Friday Fish

I have a couple of enticing book reviews, a poem and a song all caught in the net this morning to share with you...

Have a great weekend !

Where Angels Are Born

"When Angels Are Born is an honest and heartfelt invocation, a calling out to the sacred that is so desperately needed today “in a world that undervalues such an intimacy of spirit.” It is also a spiritual journey where we are continually aroused from our sleep and brought to think and to feel our common human situation. We are encouraged gently to “pay attention” and to “welcome the embrace | of heaven found in a single moment, between breathing in and out.”

 Ron Starbuck’s psalms, or sacred songs and prose easily guides us onto the path of many contemplative traditions and mystics like Meister Eckhart and Thomas Merton. And in the light of those traditions, we are asked to travel further than the known, to “empty out our small separate selves and to recognize the truth of who we really are–”to become a sacrament of seeing.”

There are no clear cut answers offered to the great metaphysical questions but rather a deepening of those questions. He speaks directly into the heart of each of us, as though drawing from an ancient source, giving us voice to our deepest and most powerful intuitions and longings. 

The question of what does it really mean to be alive is echoed throughout the book and his penetrating verse assures us that the world is filled with the Absolute and that we need only to listen and discover for ourselves that we are not separate–that we are all part of something much larger.

 Even difficult spiritual concepts like compassion, emptiness, and rebirth are distilled down to their essence and made accessible in a language easily understood by the heart. In the poem “Death,” for example, Ron Starbuck says:

Look at someone you love today
For one minute,
As if you saw them
for the first time.
When Angels Are Born is a gift. It is a wonderful book that can be read again and again. It serves to remind us to ask what is being given to us in each moment. Ron Starbuck’s poetry encourages us to try to see the world through fresh eyes, and to open ourselves up to gratitude for this life, or as he so eloquently puts it: “to give birth to our own angels in the world every day.”

The Lord is found in unexpected places, and there are some quirky tales recorded in Joy Williams’s new book, “99 Stories of God”

This is one of the reviews from an Amazon reader
"This is her first collection in nearly a decade and it is well worth the wait. God is one of the characters here; Kafka, too; a hermit; a housekeeper. There are many more. The Lord of 99 Stories is often befuddled by his creation, which includes such normal American venues as the mall. The Lord goes through a lot of trouble when trying to adopt a turtle. The Lord hangs out with wolves in their den. The Lord also has a tricky time of it with a pharmacist. The Lord's world--the world of Joy Williams--is mysterious and suffused with yearning for a divine place that turns out to be remarkably like this place. What else is there? she seems to say. I doubt I'll read a better collection of stories this year"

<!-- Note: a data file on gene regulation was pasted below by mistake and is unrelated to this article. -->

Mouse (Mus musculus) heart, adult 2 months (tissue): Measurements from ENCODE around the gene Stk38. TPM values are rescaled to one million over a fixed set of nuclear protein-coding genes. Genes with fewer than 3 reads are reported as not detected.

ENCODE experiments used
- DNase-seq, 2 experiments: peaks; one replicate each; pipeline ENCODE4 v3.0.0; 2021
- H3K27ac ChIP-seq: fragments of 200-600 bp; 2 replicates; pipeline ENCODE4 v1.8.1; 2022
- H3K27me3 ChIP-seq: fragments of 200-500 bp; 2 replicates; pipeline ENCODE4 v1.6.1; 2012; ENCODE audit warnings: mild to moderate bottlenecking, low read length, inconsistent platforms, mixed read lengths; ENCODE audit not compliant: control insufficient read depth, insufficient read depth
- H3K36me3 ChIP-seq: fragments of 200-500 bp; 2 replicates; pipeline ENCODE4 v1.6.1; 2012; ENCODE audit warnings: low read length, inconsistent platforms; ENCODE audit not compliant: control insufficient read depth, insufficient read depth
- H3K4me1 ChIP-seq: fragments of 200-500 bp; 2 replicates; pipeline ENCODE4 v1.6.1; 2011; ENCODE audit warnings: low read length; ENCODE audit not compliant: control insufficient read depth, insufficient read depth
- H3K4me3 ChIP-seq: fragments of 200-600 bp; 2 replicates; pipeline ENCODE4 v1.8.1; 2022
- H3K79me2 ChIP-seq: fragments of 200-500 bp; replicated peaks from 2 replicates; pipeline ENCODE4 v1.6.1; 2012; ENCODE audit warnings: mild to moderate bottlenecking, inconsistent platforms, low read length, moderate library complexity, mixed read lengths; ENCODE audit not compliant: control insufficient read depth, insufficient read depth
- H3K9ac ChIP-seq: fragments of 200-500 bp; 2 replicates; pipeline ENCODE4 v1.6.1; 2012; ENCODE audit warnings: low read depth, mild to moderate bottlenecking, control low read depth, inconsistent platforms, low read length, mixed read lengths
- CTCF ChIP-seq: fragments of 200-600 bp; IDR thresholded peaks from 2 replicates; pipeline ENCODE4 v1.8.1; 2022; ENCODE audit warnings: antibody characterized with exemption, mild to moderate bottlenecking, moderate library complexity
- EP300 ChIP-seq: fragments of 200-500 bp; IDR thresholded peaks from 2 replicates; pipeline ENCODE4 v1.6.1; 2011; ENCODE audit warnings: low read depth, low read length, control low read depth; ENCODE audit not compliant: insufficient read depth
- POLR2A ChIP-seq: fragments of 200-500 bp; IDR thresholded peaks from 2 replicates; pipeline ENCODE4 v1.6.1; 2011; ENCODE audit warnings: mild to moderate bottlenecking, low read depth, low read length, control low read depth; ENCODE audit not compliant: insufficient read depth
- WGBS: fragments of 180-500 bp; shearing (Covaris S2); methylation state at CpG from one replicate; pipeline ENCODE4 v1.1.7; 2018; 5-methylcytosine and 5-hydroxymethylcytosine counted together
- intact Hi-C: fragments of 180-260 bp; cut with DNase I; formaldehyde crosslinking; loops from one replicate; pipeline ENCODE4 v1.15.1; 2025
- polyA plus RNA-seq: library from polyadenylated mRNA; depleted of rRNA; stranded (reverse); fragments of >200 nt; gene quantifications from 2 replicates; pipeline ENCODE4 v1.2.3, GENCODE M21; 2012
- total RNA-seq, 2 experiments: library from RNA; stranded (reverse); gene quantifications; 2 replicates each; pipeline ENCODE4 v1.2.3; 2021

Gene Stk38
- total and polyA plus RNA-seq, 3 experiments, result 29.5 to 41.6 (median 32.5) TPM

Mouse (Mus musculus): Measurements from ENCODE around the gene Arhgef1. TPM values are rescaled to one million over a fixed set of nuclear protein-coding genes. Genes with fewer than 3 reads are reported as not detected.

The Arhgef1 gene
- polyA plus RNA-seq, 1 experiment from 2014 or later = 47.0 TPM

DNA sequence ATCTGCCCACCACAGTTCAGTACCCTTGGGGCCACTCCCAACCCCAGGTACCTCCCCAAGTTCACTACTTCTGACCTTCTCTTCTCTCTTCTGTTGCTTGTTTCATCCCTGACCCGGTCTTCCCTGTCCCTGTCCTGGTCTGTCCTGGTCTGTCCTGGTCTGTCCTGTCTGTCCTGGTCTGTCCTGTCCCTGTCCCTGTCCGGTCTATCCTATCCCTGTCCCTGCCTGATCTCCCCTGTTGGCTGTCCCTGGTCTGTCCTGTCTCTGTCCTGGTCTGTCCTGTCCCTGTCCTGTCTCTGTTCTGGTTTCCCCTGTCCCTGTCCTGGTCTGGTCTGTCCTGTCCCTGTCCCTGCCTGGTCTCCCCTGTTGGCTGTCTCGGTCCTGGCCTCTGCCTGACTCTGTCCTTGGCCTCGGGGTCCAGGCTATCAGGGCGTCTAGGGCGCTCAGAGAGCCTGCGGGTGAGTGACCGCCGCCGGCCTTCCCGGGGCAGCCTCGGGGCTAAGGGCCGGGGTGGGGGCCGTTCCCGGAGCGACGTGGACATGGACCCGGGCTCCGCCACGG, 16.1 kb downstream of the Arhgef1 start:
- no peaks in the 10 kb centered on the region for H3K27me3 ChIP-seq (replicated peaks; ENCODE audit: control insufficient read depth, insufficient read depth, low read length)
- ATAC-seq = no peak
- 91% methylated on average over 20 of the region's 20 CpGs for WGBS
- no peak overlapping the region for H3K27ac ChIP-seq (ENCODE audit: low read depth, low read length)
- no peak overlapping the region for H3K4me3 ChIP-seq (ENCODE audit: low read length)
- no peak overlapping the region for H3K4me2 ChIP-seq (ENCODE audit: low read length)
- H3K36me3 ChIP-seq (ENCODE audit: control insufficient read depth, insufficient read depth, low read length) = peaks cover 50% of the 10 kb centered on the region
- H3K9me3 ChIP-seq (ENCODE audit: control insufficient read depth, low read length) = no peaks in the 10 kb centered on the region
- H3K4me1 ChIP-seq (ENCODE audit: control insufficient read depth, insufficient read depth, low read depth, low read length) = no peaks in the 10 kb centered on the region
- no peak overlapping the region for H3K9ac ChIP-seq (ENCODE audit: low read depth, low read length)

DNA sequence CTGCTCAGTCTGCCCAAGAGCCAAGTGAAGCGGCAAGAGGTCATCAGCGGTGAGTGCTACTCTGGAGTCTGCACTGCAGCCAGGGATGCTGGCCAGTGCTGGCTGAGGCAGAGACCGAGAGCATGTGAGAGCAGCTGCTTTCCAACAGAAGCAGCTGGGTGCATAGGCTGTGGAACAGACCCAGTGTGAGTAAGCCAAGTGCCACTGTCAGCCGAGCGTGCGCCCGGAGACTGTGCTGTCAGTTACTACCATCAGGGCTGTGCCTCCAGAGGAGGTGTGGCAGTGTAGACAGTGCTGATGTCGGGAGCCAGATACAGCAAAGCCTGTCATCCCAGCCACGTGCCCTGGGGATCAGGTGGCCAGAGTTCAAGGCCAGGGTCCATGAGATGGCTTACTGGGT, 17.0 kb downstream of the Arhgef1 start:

Below are stories 5, 6 and 7

At some point, Kafka became a vegetarian.
Afterwards, visiting an aquarium in Berlin, he spoke to the fish through the glass.
“Now at last I can look at you in peace, I don’t eat you anymore.”
You know that dream of Tolstoy’s where he’s in some sort of bed contraption suspended between the abyss below and the abyss above? You know that one? Well, I gave it to him, the Lord said.
See That You Remember
Franz Kafka once called his writing a form of prayer.
He also reprimanded the long-suffering Felice Bauer in a letter: “I did not say that writing ought to make everything clearer, but instead makes everything worse; what I said was that writing makes everything clearer and worse.”

He frequently fretted that he was not a human being and that what he bore on his body was not a human head. Once he dreamt that as he lay in bed, he began to jump out the open window continuously at quarter-hour intervals.

“Then trains came and one after another they ran over my body, outstretched on the tracks, deepening and widening the two cuts in my neck and legs.”

I didn’t give him that one, the Lord said.

Not His Best

A Heliotropic Prayer Song
To the little sapling
growing in a crack
on the curb between
slabs of concrete,
maddening the nihilists
around it wondering
about the possibility
of an empty whole:
Whereof do you find nourishment?
I suspect that plants were never
as lonely as those of us who are
ambulatory would like to believe,
moving or not moving
being less important
than rootedness,
than having a home,
even when it’s paved over
and its only hope
is to live to see
the sun again.
Juan Pablo Laso

 Gladys Knight Friendship Train
 performed at the Nobel Peace Prize Concert
 in Oslo Norway December 11 2005.

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